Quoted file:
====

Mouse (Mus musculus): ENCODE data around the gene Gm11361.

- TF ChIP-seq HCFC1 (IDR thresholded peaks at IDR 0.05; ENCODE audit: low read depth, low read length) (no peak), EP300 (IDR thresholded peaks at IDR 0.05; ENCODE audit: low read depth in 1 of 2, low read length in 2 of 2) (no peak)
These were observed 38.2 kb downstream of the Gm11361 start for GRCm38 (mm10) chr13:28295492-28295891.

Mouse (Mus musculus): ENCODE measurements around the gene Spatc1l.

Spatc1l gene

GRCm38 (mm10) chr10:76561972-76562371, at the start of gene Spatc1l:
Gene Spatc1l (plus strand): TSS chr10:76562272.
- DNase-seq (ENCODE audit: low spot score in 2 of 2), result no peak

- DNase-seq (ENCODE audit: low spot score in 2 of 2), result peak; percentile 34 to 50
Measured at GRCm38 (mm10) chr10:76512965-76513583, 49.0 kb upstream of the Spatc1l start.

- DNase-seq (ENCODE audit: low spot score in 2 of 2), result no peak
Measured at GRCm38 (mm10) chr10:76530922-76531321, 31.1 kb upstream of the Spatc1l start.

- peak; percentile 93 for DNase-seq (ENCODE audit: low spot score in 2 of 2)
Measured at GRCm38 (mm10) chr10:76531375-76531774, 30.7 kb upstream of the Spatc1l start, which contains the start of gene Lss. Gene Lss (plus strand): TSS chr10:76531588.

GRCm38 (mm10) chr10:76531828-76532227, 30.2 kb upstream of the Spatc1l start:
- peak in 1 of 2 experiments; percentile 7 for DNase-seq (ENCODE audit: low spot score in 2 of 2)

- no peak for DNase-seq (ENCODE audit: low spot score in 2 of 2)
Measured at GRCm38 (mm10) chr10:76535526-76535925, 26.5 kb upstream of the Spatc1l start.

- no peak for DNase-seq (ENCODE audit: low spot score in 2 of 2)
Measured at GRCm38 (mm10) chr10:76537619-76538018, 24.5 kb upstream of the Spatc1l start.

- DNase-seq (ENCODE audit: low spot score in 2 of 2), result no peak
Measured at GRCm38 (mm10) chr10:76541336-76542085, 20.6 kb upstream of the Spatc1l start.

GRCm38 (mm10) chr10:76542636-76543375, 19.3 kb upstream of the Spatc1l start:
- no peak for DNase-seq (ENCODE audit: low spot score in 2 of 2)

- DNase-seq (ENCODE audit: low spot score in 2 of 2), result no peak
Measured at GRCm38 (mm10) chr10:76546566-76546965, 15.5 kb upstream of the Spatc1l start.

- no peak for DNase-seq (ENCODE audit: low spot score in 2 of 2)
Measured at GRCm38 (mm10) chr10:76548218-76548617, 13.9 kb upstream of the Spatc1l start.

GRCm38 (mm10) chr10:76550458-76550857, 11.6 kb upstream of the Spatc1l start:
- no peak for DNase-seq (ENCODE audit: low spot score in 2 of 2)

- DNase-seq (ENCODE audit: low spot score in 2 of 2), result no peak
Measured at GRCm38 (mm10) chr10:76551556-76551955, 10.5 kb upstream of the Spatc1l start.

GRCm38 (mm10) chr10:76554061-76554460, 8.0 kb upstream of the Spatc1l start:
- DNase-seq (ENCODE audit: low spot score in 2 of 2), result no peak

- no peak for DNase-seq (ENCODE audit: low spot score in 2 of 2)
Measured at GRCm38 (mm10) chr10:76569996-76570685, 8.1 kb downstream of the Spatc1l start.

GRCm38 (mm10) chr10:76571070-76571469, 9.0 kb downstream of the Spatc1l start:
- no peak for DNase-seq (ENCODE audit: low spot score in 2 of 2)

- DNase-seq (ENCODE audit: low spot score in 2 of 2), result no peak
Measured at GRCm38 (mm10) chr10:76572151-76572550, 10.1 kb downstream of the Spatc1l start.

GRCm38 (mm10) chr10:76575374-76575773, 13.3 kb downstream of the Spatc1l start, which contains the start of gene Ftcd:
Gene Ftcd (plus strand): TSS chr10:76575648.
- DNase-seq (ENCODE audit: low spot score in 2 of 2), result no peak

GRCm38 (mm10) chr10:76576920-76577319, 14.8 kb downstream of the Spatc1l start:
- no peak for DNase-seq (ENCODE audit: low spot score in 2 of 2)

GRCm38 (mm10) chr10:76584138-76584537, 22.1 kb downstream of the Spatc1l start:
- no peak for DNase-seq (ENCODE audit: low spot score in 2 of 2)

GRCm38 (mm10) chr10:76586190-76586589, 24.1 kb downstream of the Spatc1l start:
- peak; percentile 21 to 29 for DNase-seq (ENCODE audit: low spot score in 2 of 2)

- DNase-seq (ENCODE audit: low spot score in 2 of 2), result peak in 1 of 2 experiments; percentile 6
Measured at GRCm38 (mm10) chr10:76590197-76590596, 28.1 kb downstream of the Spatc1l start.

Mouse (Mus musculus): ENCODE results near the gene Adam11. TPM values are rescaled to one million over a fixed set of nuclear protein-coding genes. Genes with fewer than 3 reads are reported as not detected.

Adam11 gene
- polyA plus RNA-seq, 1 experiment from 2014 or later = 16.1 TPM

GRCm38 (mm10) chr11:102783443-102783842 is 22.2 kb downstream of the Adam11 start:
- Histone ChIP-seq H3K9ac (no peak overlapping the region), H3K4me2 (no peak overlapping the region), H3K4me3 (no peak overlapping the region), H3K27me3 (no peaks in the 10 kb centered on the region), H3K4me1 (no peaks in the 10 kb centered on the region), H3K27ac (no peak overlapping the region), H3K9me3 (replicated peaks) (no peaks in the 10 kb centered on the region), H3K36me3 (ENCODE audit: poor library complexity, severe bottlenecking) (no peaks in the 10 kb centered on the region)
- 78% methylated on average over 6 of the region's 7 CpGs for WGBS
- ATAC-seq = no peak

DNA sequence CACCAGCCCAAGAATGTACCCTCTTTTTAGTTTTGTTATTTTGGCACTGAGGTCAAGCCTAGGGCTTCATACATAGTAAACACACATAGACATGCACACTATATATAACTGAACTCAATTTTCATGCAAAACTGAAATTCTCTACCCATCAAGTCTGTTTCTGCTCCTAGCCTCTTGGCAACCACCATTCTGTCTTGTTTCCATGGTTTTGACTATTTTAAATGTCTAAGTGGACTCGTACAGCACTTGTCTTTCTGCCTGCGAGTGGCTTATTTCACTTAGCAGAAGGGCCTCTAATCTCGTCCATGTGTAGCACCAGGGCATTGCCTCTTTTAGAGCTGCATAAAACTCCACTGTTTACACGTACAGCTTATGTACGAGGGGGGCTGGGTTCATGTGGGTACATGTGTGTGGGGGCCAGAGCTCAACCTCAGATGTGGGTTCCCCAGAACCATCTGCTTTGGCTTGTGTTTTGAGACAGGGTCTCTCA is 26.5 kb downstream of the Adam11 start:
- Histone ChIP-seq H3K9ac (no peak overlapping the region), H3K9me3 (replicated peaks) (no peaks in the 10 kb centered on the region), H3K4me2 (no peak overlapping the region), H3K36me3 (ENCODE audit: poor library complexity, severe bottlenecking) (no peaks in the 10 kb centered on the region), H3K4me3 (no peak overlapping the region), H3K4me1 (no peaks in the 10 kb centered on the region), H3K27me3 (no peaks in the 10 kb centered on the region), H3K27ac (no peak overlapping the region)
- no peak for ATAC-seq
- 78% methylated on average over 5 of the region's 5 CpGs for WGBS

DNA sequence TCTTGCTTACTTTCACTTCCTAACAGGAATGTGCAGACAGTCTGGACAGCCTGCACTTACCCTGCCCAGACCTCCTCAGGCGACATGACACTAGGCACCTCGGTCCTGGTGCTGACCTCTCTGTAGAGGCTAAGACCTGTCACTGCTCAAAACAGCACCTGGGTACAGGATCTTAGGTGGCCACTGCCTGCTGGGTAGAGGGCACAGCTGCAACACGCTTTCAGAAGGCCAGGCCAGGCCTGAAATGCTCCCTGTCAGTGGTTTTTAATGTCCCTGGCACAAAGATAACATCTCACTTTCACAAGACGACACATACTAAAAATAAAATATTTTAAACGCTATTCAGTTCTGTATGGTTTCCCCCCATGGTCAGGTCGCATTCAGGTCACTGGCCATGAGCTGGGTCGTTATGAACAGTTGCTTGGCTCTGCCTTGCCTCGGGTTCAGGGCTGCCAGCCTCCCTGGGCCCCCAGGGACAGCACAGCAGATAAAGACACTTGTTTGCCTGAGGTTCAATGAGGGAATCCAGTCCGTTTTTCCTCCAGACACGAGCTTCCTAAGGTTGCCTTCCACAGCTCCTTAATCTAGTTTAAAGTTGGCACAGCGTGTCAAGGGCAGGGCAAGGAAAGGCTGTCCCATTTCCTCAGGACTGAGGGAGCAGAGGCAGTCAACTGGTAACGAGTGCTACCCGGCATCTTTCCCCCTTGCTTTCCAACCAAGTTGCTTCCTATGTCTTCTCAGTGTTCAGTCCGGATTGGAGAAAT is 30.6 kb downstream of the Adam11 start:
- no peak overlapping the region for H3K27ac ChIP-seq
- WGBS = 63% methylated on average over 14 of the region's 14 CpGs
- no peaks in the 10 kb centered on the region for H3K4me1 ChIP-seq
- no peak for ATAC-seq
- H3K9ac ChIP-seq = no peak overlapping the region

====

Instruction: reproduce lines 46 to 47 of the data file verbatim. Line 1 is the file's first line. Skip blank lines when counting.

GRCm38 (mm10) chr10:76584138-76584537, 22.1 kb downstream of the Spatc1l start:
- no peak for DNase-seq (ENCODE audit: low spot score in 2 of 2)